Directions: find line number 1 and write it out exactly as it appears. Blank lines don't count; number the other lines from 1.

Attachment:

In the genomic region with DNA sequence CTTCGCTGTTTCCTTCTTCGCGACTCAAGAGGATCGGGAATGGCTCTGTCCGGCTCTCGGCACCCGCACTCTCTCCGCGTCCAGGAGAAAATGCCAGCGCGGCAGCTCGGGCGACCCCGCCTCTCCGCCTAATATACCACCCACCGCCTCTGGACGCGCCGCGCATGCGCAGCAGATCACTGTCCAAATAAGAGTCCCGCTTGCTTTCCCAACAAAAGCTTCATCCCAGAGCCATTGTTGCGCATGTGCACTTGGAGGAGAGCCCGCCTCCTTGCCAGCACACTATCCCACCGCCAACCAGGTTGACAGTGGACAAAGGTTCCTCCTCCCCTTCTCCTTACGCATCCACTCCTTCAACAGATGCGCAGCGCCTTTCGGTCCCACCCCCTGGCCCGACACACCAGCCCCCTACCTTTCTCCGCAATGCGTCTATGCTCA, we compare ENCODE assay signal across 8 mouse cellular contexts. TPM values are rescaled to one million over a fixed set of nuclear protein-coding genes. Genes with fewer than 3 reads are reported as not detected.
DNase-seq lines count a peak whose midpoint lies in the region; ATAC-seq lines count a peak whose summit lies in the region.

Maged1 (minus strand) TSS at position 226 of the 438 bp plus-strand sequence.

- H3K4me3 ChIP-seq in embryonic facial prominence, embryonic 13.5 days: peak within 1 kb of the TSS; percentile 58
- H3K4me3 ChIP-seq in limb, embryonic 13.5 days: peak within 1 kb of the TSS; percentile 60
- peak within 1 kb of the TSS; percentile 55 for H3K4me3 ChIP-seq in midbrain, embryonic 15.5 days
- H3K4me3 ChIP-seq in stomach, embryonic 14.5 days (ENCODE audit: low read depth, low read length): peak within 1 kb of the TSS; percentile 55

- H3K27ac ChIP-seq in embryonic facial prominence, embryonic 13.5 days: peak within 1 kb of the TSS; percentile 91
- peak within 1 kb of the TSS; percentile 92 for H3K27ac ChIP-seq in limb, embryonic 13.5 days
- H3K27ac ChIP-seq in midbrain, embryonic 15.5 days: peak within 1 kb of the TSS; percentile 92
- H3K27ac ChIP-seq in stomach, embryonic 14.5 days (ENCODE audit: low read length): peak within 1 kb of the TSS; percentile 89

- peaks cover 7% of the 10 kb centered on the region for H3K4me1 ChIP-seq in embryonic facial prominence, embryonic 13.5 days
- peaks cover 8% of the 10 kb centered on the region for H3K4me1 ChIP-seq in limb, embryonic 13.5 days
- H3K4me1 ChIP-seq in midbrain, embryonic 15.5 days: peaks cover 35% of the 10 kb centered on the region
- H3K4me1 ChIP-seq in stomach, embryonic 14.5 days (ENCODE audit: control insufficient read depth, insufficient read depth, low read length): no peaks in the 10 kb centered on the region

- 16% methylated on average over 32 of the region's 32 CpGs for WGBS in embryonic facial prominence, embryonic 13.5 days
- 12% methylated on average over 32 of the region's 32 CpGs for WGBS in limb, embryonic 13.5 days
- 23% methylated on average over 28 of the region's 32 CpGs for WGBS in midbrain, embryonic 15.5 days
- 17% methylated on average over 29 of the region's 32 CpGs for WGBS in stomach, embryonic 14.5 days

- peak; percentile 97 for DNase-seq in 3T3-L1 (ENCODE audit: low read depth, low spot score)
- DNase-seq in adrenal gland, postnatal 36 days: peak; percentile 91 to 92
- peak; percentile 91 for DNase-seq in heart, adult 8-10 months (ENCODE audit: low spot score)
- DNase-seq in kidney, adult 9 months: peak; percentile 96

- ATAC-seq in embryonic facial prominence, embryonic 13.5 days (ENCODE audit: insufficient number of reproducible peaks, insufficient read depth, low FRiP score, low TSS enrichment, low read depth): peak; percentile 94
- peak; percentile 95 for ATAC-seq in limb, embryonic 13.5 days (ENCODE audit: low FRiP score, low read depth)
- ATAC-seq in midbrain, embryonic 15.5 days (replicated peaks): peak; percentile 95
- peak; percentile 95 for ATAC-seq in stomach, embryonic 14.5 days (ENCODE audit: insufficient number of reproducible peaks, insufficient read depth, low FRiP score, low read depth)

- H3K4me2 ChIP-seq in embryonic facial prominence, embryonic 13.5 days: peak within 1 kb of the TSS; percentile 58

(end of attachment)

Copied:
In the genomic region with DNA sequence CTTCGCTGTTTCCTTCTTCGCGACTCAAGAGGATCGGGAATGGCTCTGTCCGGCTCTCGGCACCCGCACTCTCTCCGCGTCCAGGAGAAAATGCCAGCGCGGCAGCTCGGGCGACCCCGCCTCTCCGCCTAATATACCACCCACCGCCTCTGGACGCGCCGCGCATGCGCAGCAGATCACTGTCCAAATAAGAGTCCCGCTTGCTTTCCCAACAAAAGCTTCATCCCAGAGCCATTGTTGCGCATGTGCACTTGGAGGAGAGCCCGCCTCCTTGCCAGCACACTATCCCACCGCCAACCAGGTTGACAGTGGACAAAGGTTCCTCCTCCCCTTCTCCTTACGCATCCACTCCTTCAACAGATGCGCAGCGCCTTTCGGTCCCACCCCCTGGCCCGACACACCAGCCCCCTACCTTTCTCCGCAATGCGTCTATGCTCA, we compare ENCODE assay signal across 8 mouse cellular contexts. TPM values are rescaled to one million over a fixed set of nuclear protein-coding genes. Genes with fewer than 3 reads are reported as not detected.